enemy. Driving their outposts rapidly before him, he came upon their main body about 2 miles below Princeton, posted behind a small stream, which was crossed behind a bridge. Here he dismounted the First Iowa and part of the Seventh Missouri, and quickly drove the enemy from their position through their camp and to the second position, which they had assumed behind the crest of a hill about half a mile from their camp. A similar disposition drove them from the hill in confusion, and only one more attempt was made to withstand our troops. This was by some 50 men, under a Captain McMurtee, who rallied in the road and attempted to stand. They were gallantry and vigorously charged by two squadrons of the Seventh Missouri, under Captain [L.] Bunner, who, when he reached them after some miles of hard riding, unhesitatingly dashed into them with only the 6 men who had succeeded in keeping up in the race. They stood for a moment only before Bunner's sabers, and then fled in the wildest disorder, still pursued by the Seventh Missouri. The vigor of the charge and courage and hardihood of Captain Bunner and his men are attested by the killed and wounded, nearly all of whom were killed or wounded with the saber. The rest of the chase was simply a trial of speed between their horses and hours, in which they proved themselves better mounted than we. For some 10 or 12 miles the chase was kept up, resulting, however, only in the capture of a few more prisoners, and the enemy, as chance offered, disappearing through the heavy woods and undergrowth through which the road ran.
The result of the attack was the complete rout of the enemy and disorderly flight toward Camden, and through the woods in every direction. Six of the enemy were reported killed with the saber, 2 by gunshot wounds, and 18 wounded, principally saber cuts; 3 commissioned officers and 25 privates captured, and 1 wagon of their train, loaded with 50 blankets, captured; the mules retained, and the wagon and harness worthless) destroyed. Numerous arms were picked up along track of their flight, and the road for miles was strewn with saddle-bags, blankets, clothing, and arms. The horses belonging to the men captured were nearly all lost, as they dashed off down the road with the flying enemy as soon as their riders were unhorsed.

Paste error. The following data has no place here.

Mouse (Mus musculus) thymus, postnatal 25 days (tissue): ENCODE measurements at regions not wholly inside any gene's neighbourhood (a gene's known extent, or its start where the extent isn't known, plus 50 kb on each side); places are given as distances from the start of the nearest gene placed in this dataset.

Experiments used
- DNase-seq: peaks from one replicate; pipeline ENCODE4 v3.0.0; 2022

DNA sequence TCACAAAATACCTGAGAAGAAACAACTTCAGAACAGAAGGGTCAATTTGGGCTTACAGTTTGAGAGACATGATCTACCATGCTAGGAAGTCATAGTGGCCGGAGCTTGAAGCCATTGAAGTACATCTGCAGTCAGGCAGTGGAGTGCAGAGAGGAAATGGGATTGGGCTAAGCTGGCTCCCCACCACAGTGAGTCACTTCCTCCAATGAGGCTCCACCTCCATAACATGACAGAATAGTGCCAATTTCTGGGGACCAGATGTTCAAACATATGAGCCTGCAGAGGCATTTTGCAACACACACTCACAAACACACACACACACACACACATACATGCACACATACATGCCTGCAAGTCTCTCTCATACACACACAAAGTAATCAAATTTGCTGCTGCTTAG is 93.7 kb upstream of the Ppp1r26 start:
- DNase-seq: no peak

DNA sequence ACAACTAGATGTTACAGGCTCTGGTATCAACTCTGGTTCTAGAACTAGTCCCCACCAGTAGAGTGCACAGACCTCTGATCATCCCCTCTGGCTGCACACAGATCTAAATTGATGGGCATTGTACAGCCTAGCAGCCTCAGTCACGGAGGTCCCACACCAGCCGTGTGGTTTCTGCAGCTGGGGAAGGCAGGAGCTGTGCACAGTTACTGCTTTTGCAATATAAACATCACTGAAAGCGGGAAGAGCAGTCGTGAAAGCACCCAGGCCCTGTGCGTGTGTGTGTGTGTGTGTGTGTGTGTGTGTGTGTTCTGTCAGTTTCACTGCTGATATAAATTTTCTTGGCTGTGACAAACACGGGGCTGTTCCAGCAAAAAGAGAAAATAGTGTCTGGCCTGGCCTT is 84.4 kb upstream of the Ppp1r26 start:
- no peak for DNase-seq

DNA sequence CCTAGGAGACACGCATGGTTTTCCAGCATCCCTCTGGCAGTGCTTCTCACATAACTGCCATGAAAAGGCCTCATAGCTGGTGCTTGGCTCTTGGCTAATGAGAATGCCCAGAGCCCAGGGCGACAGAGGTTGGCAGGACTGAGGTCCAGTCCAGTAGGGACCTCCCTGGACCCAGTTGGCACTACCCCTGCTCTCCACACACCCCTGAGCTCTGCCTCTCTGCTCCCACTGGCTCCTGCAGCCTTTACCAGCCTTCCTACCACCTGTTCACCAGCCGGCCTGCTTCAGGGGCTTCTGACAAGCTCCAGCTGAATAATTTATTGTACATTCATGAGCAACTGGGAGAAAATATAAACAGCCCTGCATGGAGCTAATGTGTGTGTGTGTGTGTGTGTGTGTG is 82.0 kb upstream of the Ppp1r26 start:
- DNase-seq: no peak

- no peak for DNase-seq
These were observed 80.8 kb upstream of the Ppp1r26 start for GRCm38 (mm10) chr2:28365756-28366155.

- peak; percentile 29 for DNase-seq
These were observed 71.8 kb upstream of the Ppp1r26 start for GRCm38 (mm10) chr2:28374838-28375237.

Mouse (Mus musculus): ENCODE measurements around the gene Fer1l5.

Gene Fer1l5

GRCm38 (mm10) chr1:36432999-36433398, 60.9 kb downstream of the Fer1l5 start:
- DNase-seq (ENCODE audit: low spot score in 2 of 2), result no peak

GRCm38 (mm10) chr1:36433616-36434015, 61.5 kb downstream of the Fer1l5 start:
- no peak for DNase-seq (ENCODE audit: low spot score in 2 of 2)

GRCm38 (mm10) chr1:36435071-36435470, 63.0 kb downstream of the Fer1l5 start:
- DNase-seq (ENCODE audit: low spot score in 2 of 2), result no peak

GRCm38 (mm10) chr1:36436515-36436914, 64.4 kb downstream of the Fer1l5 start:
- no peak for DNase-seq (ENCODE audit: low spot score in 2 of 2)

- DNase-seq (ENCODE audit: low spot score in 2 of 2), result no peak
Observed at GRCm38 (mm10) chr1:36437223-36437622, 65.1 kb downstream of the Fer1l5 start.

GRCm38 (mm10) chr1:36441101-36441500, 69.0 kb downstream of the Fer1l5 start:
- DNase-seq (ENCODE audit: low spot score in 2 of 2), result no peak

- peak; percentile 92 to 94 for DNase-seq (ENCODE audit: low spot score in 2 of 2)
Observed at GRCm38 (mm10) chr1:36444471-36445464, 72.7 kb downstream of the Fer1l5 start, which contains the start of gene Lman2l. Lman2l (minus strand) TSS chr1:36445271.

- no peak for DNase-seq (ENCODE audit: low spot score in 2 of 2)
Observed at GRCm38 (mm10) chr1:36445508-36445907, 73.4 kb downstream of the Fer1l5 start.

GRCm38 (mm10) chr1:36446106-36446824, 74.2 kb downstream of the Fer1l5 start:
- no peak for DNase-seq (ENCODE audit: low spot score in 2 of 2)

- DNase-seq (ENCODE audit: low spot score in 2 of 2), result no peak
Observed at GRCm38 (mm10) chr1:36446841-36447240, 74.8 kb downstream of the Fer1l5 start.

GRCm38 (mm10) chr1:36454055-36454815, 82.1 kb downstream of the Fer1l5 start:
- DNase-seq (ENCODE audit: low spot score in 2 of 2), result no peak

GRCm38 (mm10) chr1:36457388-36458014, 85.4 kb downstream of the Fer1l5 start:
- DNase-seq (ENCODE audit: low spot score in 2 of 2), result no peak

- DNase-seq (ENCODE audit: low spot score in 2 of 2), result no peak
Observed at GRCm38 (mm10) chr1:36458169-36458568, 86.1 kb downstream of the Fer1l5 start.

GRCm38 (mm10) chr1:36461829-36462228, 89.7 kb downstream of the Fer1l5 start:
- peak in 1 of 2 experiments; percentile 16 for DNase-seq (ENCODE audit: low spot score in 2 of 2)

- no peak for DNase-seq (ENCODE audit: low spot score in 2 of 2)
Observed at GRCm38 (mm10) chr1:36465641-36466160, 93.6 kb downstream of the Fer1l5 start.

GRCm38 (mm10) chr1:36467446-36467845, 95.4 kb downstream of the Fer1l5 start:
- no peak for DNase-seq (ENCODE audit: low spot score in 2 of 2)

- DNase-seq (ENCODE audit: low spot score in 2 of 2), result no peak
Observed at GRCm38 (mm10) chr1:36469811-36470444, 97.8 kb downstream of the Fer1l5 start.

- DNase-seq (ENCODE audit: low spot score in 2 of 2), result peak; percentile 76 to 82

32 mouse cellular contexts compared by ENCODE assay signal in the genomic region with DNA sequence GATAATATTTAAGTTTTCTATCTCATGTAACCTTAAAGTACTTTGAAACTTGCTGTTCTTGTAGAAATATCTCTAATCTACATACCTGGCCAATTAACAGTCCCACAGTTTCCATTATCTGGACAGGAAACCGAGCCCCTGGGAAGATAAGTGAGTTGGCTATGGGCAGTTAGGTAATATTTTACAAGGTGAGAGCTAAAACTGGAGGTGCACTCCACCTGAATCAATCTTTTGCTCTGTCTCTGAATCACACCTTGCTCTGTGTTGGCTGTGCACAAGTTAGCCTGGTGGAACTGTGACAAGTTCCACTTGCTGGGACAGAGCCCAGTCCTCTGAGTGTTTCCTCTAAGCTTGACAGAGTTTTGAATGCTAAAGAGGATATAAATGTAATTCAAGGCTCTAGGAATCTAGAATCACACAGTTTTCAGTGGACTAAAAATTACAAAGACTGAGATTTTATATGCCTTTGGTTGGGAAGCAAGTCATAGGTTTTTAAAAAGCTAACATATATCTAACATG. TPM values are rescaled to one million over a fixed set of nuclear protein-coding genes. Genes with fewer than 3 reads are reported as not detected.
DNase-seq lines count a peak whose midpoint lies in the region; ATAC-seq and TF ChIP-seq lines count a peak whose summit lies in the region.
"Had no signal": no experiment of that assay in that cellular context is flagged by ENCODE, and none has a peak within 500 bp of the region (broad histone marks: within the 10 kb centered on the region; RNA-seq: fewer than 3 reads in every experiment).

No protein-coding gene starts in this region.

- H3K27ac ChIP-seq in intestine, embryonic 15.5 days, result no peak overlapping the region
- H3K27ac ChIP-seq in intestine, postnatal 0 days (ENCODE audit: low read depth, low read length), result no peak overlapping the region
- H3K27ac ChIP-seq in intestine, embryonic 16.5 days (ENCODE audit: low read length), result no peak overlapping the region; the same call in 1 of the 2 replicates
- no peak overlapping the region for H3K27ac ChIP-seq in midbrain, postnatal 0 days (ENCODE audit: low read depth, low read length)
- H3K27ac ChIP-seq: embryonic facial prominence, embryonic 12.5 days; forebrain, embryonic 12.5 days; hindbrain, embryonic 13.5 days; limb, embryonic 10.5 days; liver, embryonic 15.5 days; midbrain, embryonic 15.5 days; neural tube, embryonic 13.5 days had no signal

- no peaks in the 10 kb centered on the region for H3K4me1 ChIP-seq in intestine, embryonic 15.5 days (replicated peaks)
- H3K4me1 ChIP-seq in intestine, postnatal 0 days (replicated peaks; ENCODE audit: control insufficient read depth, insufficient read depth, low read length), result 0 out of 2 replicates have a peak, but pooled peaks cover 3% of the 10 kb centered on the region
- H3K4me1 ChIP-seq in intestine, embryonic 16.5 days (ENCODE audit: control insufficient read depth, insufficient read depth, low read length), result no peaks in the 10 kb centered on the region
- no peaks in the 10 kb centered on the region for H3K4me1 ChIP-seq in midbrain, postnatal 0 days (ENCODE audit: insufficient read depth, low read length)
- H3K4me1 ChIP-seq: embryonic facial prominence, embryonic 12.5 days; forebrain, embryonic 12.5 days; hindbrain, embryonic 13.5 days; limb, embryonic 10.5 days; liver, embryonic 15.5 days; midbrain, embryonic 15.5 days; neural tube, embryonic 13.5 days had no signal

Major Brawner, of the Seventh Missouri, Captain Jenks, of the Fifth Iowa, but more especially Captain Bunner, of the Seventh Missouri, deserve the highest praise for courage and good conduct. Captain Bunner's gallant charge turned a disorderly retreat into a disgraceful flight, in which, it is said, the commanding officer of the rebels led off, with his troops, completely panic-stricken, clattering along at his heels, "sauve qui peut."
Directing Major Brawner, with part of the troops, to continue the pursuit as far as he deemed fruitful of results, I returned to Princeton with the artillery and Major Peabody's brigade, and sent a reconnaissance toward Arkadelphia, which returned in the course of the day, having seen no signs of the enemy in that direction. Satisfied that the objects sought to be accomplished by the reconnaissance had been obtained, as far as it was possible, I returned, by easy marches, to Little Rock, reaching this place on the eighth day, making an average of 30 miles marching a day, and with the horses improved by having had, during the expedition, plenty of long forage.
The information obtained from various sources is given below, such of it as in my estimation is of doubtful value being noted from the rest.
Kirby Smith is at Shreveport, having recently made a visit to Washington, with no great number of troops at that point. Holmes is said to have been ordered east of the Mississippi. Price is at Woodlawn,